I was walking through the house, intent on tasks I had ahead of me to prepare for the unfortunate funeral we had coming up in a few days’ time. I walked past the couch when my 5-year-old son looked up at me, his big, brown eyes wide with undeniable concern and fear.
“Mom, Uncle David died??” he asked, waiting on my reply, tears starting to brim in his eyes. I stopped abruptly, unsure of how to answer, suddenly realizing he found out the news sooner than I had anticipated.
I wasn’t sure how to respond right away. Our son had been alive for the death of his great-grandfather a few years ago, but now at the age of 5, this was the first time he could grasp the concept of death and that his great-uncle would not return. Uncle David’s death had been so sudden, so unexpected, that the shock waves rolled through all of us and our community in ways for which we still can’t account.
“Yeah, buddy, Uncle David died”.
“Why did Uncle David die?”
“I’m not sure buddy. Sometimes things happen and we don’t know why. Sometimes they don’t make sense and they’re not fair.”
At this point, I had no idea where the questions would lead next. My son was trying to process this huge information he had just learned minutes before, and I could see the wheels turning in his little head, trying to make sense of something that did not make sense to any of us. Our Uncle David was a bright and vivacious man, his face always adorned with a smile. He was a family man who loved his family fully and completely, and who lived to serve others before himself. He was a fixture in our small community, working for the town and a faithful member of our church for the last year and a half. And now, he was gone, from a sudden and inexplicable medical complication that seemingly appeared out of thin air. It just did not make sense. I took a breath, steeling myself for whatever questions were coming next.
“Mom, is Uncle David in Heaven?”
“You bet he is! He’s in beautiful Heaven right now, looking down on us”.
“So he’s with God? And God’s taking care of him?”
“Yes, he’s with God. God’s taking care of him now”.
“And he’s hanging out with Poppy?” (Poppy was our dog we had lost recently).
I smiled a little and replied, “Yeah, buddy, he’s hanging out with Poppy now too”.
And that was the end of it. It was final. Done. Complete. My son’s demeanor completely changed. The fear in his eyes was gone, the brimming tears dried up, and a smile returned to his face. God was undeniably there with us in that moment.
I was astounded at this interaction my son and I had in a manner of maybe less than two minutes. What made the biggest impression on me in that moment was the certainty and assurance that radiated from my 5-year-old after he peppered me with questions. He was undeniably confident. He was sure. He knew exactly where Uncle David was. He knew exactly who he was hanging out with up in Heaven. He knew Uncle David wasn’t alone and that God was taking care of him. My son then went on with his day with this newfound knowledge and confidence that our uncle was ok. To be honest, I kind of envied my son’s certainty in that moment.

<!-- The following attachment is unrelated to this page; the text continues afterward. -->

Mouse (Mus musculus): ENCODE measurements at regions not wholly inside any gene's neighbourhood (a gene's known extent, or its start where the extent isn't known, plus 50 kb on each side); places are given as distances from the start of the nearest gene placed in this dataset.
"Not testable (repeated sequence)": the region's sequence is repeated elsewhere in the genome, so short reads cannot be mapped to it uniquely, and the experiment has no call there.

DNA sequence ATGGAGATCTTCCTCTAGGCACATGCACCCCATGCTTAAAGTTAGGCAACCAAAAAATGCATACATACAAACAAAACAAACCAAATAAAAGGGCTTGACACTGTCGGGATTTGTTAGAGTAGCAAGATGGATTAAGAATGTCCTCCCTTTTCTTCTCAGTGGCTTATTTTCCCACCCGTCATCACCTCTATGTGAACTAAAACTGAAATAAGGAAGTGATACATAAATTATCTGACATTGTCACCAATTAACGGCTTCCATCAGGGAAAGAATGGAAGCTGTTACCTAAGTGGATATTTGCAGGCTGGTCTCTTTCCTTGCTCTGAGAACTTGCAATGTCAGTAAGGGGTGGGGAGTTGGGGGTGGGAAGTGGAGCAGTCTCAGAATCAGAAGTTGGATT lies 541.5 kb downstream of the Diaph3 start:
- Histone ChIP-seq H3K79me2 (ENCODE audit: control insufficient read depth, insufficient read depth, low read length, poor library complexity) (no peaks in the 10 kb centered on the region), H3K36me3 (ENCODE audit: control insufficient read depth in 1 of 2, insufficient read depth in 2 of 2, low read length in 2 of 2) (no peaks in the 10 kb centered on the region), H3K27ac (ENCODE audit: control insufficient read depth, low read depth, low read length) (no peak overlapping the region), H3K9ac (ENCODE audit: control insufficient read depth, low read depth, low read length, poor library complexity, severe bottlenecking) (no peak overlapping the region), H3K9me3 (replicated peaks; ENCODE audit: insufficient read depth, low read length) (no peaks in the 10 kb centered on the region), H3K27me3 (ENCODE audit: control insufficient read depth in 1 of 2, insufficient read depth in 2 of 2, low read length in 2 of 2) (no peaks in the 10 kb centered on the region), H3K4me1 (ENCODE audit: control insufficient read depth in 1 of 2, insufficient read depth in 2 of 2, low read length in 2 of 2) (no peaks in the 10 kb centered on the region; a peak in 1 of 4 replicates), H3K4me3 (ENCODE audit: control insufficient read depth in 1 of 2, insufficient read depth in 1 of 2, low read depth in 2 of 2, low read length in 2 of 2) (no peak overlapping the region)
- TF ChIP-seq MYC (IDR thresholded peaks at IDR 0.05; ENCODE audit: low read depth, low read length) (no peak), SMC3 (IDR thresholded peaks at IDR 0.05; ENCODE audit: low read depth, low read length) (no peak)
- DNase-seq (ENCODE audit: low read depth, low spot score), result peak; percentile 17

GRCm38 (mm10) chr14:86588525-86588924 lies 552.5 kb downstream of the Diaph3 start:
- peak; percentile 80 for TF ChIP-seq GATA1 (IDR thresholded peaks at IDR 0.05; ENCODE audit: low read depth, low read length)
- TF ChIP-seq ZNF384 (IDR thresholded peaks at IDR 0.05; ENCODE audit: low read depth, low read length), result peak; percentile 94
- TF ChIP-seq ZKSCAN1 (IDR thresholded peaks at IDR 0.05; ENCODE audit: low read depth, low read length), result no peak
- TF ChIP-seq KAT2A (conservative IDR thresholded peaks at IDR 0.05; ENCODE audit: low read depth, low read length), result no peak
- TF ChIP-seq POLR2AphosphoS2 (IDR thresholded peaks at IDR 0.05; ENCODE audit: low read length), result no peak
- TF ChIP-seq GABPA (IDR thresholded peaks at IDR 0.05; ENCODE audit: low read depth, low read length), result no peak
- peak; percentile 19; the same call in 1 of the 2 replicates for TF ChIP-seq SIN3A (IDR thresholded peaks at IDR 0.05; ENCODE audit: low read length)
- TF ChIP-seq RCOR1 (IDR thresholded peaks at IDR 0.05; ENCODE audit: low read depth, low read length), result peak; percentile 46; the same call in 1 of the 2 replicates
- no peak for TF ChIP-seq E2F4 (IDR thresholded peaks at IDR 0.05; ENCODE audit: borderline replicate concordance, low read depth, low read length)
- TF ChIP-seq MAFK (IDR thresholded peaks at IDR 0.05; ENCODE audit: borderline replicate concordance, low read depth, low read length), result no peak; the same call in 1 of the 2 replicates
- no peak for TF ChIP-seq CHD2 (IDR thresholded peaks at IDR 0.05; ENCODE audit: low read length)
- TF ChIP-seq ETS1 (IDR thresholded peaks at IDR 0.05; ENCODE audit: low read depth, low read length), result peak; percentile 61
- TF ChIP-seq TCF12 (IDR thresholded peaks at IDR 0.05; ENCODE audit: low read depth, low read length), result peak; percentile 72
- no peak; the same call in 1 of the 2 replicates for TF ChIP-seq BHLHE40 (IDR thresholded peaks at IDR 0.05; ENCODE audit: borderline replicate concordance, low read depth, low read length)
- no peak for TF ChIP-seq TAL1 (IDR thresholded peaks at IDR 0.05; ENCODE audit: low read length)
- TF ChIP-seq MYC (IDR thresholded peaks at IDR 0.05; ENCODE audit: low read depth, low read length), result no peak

It made me pause and think about the certainty of my own faith and confidence in God. I believe in Jesus and have accepted Him as my Lord and Savior, but there are moments when my faith gets shaken, tested, and stretched. I’ll even venture to say that many adults may echo this sentiment as well. In Matthew 18:3-5, Jesus said, “Truly I tell you, unless you change and become like little children, you will never enter the kingdom of Heaven. Therefore, whoever takes the lowly position of this child is the greatest in the kingdom of heaven. And whoever welcomes one such child in my name welcomes me” (NIV).
Young children got it right. They don’t doubt or question what they know, see, believe, and understand. They think in concrete and simple ways, and the world makes sense to them. They can do anything. Their faith, their joy is simply unshakable. But as they grow and develop, the world tightens its strong grip and robs them of innocence; we adults are the ones who tend to over complicate, confuse, and mishandle simple things in our short lives, and forget what truly matters…more like, Who truly matters. John 1:10 states, “He was in the world, and though the world was made through him, the world did not recognize him” (NIV). If only we were to have childlike faith like Jesus had instructed, we would recognize Him and the blessings He bestows upon us each and every day in this world, even when things don’t make sense and life gets hard. My son misses our uncle, but he knows he’s with God up in Heaven. There is no doubt, no question about where our uncle is anymore, and my son is happy in living in that assurance, and so am I.
Jesus wants us to believe in Him: without doubt, hesitation, and reservation. We need to remember that the world may not always care for us, but Jesus, our Savior, loves us every single day. It’s a promise, it’s guaranteed in His blood, it’s a rock solid truth. Like little children, we can have the confidence and certainty in Him that even though sometimes the world may not make sense, and we may hurt, cry, and misunderstand, we will be ok because Jesus loves us.
In Loving Memory of David Alan Romine
August 20th, 1956-June 14th, 2018